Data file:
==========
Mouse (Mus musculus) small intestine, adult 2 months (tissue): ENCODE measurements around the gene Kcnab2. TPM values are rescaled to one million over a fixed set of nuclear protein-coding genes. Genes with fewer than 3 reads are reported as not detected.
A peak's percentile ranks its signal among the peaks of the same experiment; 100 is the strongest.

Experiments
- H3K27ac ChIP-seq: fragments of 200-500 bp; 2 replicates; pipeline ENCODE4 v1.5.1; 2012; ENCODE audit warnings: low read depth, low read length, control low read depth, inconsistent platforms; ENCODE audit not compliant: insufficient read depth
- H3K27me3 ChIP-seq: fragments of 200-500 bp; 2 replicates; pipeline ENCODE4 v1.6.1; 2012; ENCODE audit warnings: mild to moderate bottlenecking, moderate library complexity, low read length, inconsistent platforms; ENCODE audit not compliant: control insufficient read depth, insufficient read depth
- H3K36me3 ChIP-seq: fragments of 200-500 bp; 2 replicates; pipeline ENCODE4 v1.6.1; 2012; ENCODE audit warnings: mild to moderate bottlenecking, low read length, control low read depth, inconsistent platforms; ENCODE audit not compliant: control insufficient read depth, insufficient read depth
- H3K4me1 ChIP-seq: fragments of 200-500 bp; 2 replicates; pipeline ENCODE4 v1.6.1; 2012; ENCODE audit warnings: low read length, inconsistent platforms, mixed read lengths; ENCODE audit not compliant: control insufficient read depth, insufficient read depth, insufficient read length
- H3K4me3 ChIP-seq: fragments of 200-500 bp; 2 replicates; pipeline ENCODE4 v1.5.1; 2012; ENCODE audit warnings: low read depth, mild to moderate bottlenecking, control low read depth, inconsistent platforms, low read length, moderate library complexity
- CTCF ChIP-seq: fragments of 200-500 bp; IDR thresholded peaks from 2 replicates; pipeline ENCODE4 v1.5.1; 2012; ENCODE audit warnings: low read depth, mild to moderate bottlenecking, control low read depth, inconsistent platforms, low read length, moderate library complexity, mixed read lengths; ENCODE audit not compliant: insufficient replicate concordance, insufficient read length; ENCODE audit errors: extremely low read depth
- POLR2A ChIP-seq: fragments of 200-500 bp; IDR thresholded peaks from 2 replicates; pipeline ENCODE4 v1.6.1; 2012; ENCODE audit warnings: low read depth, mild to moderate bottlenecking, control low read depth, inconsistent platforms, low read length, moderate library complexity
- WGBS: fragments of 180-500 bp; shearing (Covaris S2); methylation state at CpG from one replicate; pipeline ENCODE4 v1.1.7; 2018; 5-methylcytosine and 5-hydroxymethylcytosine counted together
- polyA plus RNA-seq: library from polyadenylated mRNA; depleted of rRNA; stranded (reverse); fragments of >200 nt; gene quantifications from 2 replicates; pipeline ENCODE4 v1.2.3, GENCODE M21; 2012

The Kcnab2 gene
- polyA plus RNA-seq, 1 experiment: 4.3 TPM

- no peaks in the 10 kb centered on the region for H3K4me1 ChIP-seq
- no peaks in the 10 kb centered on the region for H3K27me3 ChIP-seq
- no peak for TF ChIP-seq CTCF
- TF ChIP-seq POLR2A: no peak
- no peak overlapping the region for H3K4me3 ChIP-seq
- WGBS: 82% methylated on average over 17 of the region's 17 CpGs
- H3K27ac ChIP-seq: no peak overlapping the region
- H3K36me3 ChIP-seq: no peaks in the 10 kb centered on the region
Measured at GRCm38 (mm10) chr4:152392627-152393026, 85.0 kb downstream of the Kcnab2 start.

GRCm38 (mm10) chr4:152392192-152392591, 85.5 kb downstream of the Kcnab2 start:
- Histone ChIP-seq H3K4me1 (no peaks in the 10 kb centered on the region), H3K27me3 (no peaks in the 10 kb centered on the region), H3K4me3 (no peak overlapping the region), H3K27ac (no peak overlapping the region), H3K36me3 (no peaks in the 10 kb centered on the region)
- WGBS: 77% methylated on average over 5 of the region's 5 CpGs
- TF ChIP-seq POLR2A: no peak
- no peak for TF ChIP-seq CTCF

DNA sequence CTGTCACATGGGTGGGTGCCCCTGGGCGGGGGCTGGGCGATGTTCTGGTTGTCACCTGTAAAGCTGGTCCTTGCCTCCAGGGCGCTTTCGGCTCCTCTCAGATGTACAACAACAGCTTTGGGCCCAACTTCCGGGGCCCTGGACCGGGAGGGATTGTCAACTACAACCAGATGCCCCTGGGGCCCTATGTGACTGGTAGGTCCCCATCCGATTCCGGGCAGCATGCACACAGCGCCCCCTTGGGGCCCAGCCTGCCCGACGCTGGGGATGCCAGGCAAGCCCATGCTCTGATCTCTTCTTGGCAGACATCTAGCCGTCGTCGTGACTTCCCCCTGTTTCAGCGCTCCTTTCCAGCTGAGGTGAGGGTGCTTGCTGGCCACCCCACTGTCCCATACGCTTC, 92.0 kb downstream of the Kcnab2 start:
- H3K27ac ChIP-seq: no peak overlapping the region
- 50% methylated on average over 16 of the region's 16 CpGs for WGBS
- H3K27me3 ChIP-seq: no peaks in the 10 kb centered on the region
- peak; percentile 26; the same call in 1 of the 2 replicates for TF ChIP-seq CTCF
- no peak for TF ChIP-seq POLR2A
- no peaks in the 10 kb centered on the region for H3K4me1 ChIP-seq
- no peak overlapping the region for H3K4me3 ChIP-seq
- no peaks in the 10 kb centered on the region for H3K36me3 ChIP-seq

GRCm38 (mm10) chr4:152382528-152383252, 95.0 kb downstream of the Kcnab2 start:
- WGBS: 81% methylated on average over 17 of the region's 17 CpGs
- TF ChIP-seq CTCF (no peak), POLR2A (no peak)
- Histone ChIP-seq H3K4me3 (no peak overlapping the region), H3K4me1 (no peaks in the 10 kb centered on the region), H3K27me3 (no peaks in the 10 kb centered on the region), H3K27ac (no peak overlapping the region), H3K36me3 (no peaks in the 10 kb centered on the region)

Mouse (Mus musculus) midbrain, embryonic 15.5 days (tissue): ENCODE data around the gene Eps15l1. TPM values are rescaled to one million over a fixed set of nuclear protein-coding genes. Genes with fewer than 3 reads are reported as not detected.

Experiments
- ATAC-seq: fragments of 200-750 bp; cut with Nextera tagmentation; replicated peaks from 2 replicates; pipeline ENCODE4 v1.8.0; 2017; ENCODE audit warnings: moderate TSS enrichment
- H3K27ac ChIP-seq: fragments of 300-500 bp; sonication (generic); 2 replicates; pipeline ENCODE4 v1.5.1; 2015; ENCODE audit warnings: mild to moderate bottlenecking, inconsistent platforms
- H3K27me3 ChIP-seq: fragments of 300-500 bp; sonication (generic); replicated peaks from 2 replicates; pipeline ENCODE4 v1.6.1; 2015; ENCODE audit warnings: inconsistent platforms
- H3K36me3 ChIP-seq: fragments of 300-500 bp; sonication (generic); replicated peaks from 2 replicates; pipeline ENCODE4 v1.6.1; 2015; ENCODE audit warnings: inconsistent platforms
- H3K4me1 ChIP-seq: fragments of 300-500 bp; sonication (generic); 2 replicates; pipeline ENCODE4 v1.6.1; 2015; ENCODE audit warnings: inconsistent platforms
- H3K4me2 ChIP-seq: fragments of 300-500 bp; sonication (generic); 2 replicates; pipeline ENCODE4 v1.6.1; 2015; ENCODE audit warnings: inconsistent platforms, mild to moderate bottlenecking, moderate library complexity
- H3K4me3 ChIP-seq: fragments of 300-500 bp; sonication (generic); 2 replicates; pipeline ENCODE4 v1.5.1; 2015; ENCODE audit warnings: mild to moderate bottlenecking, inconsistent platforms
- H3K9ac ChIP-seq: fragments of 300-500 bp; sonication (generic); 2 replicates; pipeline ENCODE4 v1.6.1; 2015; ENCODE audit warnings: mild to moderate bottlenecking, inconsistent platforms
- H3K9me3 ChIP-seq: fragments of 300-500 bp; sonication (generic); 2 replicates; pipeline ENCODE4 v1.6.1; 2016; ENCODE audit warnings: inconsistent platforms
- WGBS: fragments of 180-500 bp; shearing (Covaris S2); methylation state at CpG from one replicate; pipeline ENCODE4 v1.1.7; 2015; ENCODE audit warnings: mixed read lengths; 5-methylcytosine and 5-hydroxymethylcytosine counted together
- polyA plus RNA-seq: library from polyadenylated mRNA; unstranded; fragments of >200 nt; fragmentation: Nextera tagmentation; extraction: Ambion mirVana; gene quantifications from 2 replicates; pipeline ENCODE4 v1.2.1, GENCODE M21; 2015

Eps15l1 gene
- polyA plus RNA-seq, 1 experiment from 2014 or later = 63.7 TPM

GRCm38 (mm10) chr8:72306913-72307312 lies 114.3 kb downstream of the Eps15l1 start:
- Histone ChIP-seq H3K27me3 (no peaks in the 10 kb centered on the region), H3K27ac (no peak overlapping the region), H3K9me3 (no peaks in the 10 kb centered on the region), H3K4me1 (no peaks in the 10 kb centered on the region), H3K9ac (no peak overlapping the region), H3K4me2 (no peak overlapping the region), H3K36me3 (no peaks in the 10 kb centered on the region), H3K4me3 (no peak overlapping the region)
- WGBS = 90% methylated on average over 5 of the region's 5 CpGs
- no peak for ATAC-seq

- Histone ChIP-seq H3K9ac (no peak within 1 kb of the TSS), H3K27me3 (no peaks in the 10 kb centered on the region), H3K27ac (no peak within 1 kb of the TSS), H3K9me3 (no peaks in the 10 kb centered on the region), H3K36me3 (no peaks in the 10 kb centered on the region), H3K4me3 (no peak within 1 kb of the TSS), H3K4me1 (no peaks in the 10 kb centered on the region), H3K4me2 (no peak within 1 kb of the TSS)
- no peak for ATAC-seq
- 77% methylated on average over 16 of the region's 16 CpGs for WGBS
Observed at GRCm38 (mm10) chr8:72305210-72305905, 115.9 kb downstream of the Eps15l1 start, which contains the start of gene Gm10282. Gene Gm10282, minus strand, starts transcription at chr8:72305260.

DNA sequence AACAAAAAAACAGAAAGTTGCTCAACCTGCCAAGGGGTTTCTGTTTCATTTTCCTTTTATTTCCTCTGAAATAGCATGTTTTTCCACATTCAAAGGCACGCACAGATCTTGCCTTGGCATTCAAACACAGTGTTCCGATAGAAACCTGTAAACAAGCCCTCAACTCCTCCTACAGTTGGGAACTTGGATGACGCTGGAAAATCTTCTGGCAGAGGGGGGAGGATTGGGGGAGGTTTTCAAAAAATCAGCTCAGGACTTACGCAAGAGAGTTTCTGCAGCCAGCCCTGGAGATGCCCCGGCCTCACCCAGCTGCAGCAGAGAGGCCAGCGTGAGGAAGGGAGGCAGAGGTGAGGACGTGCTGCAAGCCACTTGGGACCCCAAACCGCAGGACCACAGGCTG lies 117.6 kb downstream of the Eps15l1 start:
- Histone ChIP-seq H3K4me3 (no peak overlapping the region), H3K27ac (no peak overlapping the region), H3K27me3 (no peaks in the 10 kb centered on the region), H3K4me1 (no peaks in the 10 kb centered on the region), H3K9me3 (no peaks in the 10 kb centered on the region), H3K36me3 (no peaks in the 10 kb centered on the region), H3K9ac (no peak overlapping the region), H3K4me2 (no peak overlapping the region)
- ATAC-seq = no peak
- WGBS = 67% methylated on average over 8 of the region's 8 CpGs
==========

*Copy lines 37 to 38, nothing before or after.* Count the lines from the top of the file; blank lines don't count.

- no peaks in the 10 kb centered on the region for H3K36me3 ChIP-seq

GRCm38 (mm10) chr4:152382528-152383252, 95.0 kb downstream of the Kcnab2 start: